The trial for murdered DCU student has begun. Áine O’Donnell reports…
The trial of murdered Irish student Nicola Furlong opened in Tokyo on March 4. Ms Furlong’s parents and her sister travelled to Tokyo for the trial and will appear in court for its duration.
Nicola Furlong was found dead in a Tokyo hotel after attending a Nicki Minaj concert on May 24 last year while living in Tokyo on exchange from Dublin City University.
Mr Richard Hinds, a 19 year old American is accused of murdering Ms Furlong by strangulation. He admitted to putting his hands on Ms Furlong’s neck during the trial but insisted that he didn’t believe he killed her because “the pressure was too light”.
Dr Kenichi Yoshida, a forensics expert, told the court that Nicola Furlong “didn’t die quickly, it took minutes and she died in great distress”. He also said a soft item such as clothing or a rolled up towel was used to strangle Ms Furlong.
Ms Furlong’s DNA was found on a tank top and a towel in Mr Hinds’ hotel room. Dr Yoshida repeatedly denied that drugs and alcohol were the cause of Ms Furlong’s death amid arguments from the defence; he stated “she didn’t just die, she was killed.”
The woman who accompanied Nicola Furlong on the night of her murder gave evidence via video link on the third day of the trial. The woman, known as Victim A, had previously given evidence against Mr James Blackston who has been convicted of sexually assaulting her on the same night as Ms Furlong’s murder.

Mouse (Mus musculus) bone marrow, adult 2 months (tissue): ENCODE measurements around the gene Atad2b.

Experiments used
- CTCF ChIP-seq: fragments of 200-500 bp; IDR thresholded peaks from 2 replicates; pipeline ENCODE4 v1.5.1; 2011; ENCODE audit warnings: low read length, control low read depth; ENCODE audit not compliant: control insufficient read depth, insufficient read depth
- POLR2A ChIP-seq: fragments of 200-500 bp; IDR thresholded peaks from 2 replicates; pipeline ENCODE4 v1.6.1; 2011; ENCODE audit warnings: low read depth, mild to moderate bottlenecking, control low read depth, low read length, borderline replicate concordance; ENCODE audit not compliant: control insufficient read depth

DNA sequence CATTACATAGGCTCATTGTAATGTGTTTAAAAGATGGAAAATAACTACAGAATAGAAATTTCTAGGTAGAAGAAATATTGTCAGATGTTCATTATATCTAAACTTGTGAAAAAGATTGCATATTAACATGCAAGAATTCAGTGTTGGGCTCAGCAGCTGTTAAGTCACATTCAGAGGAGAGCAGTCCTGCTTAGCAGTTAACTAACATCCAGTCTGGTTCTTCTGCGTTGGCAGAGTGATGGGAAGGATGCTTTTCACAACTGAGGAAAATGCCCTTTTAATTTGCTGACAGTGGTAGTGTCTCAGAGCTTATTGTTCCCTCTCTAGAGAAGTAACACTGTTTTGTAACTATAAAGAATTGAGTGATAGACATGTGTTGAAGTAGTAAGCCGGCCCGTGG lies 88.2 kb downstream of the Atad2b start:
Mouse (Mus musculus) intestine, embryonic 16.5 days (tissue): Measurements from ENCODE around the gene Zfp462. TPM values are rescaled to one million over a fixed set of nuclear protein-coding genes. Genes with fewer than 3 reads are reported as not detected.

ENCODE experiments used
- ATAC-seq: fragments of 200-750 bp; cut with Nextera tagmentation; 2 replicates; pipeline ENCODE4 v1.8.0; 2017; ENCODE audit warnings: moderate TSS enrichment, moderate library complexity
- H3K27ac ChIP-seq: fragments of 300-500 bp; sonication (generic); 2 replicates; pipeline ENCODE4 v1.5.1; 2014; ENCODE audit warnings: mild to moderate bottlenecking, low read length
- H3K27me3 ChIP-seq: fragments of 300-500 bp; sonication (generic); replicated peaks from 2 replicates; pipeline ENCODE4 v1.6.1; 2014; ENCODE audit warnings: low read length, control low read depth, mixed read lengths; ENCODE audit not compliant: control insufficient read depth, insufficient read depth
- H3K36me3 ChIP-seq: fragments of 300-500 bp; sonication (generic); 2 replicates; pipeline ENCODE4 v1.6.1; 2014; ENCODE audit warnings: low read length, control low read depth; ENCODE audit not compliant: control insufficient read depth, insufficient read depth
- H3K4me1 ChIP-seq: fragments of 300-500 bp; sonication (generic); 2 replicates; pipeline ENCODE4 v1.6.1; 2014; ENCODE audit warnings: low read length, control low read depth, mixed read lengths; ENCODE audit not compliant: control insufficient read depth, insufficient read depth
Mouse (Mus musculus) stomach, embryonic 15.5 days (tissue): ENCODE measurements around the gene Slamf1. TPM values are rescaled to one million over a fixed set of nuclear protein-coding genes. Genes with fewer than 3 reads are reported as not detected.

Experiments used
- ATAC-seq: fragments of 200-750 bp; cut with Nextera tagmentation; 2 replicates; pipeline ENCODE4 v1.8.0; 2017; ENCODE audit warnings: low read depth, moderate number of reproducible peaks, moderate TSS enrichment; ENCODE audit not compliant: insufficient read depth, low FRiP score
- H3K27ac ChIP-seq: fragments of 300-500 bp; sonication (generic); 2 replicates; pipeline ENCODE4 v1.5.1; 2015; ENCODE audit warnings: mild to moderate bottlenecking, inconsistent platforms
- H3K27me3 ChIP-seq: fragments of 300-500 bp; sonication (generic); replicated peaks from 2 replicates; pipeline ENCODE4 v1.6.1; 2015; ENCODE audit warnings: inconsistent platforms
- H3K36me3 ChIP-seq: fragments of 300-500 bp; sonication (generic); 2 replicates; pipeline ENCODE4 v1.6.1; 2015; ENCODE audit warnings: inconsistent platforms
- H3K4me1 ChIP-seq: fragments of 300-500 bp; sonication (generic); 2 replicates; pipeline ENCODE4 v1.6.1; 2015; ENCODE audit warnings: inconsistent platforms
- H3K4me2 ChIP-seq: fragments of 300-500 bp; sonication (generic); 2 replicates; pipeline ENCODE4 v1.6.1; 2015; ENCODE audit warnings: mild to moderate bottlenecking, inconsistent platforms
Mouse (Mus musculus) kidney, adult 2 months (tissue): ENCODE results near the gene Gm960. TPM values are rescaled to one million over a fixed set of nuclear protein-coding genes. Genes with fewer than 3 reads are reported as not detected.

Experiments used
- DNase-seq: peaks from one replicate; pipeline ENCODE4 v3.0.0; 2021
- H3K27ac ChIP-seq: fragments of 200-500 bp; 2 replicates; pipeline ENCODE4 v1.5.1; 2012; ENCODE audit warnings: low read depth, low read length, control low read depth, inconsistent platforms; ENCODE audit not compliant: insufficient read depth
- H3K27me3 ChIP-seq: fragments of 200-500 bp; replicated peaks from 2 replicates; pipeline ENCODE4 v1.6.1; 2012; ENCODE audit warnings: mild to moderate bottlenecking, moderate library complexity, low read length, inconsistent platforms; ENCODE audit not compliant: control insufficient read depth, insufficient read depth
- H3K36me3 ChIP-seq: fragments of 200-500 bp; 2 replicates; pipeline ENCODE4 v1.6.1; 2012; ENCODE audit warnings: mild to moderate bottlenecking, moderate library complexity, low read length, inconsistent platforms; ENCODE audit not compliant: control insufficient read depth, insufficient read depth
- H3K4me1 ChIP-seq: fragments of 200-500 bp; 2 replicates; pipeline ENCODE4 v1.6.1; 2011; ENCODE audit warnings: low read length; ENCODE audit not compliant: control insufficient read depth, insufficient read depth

Victim A sobbed while confessing her fury over the incident; “I feel so angry that he took her away from me and her family and that he isn’t taking any responsibility for the life that he took.”
The video footage from the taxi which they took was also shown in court in which both Nicola Furlong and Victim A appeared unconscious. Victim A revealed that she “didn’t remember anything” after taking a second shot with the men in a bar.
On the fifth day of the trial, Dr Marianne Hamel, an American pathologist for the defence, contested the findings of Dr Yoshida declaring that she “could not determine if it was manual or ligature strangulation”.
This argument from the defence is an appeal for a lesser punishment for Mr Hinds as the use of ligature will incur intent.
An ex-girlfriend of the accused appeared as a character witness. She indicated that she believed that the accused “couldn’t hurt a fly”. She insisted that Mr Hinds had a gentle character even after the prosecution read her a transcript from the video from the taxi in which the men discuss having sex with the women in a crass manner.
The defendant called Ms Furlong “Nicki” while on the stand which the Furlong family contested, finding it disrespectful as Ms Furlong was only called “Nicola”, or “Nic” by her friends and family.
Mr Hinds maintained that Ms Furlong had insisted they had sex although he initially refused because he did not have a condom. This statement is disputed as Hinds was wearing a denim jacket on the evening containing an unused condom. Ms Furlong’s father called Hinds’ display on the stand an attempt to “blacken her name”.
On March 12, the defendant admitted for the first time to putting two hands on Ms Furlong’s neck on the night of her death.
Hinds still reputed that he had no explanation for Ms Furlong’s death and stated that; “if I misjudged my pressure, I humbly accept it, if I misjudged it.”
He claimed that he put his hands on Ms Furlong’s neck because she wanted him to as an act of sexual pleasure.
CCTV footage from the hotel was shown; Ms Furlong and Victim A are seen apparently unconscious being pushed in wheelchairs by Hinds and Blackson to their hotel rooms.
On the same day, Ms Furlong’s sister and mother provided victim impact statements to the court. Ms Furlong’s sister made clear that she was very angry over her sister’s murder and appealed to the judges to award Mr Hinds the death penalty; “he took someone from us and ruined all our lives, so a life for a life.”
The trial continues and a judgement is expected on March 19.